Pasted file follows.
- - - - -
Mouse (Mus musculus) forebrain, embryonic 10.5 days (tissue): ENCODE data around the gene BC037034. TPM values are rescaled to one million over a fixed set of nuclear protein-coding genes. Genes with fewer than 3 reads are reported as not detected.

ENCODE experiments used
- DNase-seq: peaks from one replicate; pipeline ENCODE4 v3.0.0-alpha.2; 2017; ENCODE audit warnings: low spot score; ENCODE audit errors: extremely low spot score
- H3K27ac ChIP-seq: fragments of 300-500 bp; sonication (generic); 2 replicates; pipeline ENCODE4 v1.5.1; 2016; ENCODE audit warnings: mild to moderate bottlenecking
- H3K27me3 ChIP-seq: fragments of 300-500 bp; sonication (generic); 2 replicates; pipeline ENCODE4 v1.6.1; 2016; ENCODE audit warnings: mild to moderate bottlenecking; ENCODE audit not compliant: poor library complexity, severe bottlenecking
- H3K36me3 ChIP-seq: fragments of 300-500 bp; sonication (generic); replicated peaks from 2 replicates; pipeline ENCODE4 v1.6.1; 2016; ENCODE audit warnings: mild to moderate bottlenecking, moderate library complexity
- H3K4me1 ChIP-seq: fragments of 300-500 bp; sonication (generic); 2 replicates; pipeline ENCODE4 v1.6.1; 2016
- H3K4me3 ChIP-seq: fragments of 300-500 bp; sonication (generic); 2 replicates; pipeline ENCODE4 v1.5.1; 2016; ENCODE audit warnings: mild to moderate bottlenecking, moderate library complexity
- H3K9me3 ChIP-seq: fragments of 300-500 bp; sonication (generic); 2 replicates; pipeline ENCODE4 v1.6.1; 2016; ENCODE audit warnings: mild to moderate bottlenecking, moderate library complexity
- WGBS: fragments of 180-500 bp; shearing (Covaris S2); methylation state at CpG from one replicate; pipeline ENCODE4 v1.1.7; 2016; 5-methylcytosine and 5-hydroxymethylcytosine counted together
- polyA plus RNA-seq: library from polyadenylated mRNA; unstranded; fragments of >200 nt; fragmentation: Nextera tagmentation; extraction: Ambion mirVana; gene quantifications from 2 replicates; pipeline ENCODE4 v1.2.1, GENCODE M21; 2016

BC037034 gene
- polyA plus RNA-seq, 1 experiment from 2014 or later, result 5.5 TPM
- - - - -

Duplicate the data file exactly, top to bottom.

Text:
Mouse (Mus musculus) forebrain, embryonic 10.5 days (tissue): ENCODE data around the gene BC037034. TPM values are rescaled to one million over a fixed set of nuclear protein-coding genes. Genes with fewer than 3 reads are reported as not detected.

ENCODE experiments used
- DNase-seq: peaks from one replicate; pipeline ENCODE4 v3.0.0-alpha.2; 2017; ENCODE audit warnings: low spot score; ENCODE audit errors: extremely low spot score
- H3K27ac ChIP-seq: fragments of 300-500 bp; sonication (generic); 2 replicates; pipeline ENCODE4 v1.5.1; 2016; ENCODE audit warnings: mild to moderate bottlenecking
- H3K27me3 ChIP-seq: fragments of 300-500 bp; sonication (generic); 2 replicates; pipeline ENCODE4 v1.6.1; 2016; ENCODE audit warnings: mild to moderate bottlenecking; ENCODE audit not compliant: poor library complexity, severe bottlenecking
- H3K36me3 ChIP-seq: fragments of 300-500 bp; sonication (generic); replicated peaks from 2 replicates; pipeline ENCODE4 v1.6.1; 2016; ENCODE audit warnings: mild to moderate bottlenecking, moderate library complexity
- H3K4me1 ChIP-seq: fragments of 300-500 bp; sonication (generic); 2 replicates; pipeline ENCODE4 v1.6.1; 2016
- H3K4me3 ChIP-seq: fragments of 300-500 bp; sonication (generic); 2 replicates; pipeline ENCODE4 v1.5.1; 2016; ENCODE audit warnings: mild to moderate bottlenecking, moderate library complexity
- H3K9me3 ChIP-seq: fragments of 300-500 bp; sonication (generic); 2 replicates; pipeline ENCODE4 v1.6.1; 2016; ENCODE audit warnings: mild to moderate bottlenecking, moderate library complexity
- WGBS: fragments of 180-500 bp; shearing (Covaris S2); methylation state at CpG from one replicate; pipeline ENCODE4 v1.1.7; 2016; 5-methylcytosine and 5-hydroxymethylcytosine counted together
- polyA plus RNA-seq: library from polyadenylated mRNA; unstranded; fragments of >200 nt; fragmentation: Nextera tagmentation; extraction: Ambion mirVana; gene quantifications from 2 replicates; pipeline ENCODE4 v1.2.1, GENCODE M21; 2016

BC037034 gene
- polyA plus RNA-seq, 1 experiment from 2014 or later, result 5.5 TPM